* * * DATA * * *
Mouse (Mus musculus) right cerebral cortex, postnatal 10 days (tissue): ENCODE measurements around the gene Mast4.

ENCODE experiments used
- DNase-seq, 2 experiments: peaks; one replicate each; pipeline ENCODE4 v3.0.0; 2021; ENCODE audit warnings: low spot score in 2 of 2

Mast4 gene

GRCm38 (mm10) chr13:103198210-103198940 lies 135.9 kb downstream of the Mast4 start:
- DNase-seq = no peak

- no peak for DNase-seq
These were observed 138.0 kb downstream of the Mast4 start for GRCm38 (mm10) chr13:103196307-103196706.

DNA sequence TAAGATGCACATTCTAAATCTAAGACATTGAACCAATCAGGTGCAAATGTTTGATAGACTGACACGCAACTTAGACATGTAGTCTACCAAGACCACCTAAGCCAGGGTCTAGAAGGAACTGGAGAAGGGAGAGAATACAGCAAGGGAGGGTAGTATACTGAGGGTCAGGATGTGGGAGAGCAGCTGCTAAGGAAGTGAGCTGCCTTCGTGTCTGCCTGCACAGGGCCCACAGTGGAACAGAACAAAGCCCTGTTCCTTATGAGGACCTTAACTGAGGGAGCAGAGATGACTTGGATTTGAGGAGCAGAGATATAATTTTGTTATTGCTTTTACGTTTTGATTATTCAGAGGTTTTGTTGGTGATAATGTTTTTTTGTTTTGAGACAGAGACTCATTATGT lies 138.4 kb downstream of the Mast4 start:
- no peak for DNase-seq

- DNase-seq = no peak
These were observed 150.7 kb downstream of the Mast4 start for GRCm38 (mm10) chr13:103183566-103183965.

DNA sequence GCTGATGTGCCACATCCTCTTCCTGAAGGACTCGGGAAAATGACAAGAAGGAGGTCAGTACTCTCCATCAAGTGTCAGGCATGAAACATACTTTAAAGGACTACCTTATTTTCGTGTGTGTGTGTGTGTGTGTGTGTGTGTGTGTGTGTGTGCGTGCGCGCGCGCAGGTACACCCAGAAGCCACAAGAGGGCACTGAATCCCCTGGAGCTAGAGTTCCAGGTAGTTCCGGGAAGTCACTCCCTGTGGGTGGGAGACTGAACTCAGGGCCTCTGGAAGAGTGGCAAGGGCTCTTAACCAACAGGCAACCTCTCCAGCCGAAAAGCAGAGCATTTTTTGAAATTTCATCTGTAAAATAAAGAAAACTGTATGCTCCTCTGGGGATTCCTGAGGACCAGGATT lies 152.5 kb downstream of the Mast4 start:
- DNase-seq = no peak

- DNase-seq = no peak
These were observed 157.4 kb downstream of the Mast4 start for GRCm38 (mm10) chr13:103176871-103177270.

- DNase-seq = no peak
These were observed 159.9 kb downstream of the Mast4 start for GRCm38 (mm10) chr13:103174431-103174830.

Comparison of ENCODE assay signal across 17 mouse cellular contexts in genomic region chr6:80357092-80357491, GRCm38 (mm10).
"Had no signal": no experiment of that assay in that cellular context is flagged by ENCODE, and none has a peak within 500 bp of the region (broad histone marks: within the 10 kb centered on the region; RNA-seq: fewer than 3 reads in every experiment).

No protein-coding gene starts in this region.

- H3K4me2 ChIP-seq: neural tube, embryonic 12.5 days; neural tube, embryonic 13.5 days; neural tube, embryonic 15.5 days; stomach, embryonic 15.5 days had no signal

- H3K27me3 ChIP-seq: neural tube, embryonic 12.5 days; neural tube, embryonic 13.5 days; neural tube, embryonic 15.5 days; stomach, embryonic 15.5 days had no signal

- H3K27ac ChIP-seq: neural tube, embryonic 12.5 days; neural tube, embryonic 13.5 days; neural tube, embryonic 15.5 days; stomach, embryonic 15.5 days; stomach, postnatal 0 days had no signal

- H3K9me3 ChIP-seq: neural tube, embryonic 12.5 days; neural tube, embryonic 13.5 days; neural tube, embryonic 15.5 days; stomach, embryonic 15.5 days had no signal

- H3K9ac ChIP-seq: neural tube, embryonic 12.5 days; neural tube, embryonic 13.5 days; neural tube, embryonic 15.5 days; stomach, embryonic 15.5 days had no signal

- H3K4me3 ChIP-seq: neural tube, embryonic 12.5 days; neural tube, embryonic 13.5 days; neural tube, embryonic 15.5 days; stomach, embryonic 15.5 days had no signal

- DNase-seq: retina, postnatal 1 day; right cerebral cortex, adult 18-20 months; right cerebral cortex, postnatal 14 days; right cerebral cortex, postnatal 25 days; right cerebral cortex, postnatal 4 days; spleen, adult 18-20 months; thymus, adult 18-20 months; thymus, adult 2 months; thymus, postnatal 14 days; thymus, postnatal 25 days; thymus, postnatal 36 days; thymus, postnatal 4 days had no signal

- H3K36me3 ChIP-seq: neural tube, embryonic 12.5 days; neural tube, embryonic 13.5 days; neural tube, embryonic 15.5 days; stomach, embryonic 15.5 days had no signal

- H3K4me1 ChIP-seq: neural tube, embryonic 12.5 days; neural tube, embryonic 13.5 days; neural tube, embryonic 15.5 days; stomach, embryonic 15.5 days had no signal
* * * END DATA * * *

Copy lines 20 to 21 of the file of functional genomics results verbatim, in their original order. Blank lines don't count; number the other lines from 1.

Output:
"Had no signal": no experiment of that assay in that cellular context is flagged by ENCODE, and none has a peak within 500 bp of the region (broad histone marks: within the 10 kb centered on the region; RNA-seq: fewer than 3 reads in every experiment).

No protein-coding gene starts in this region.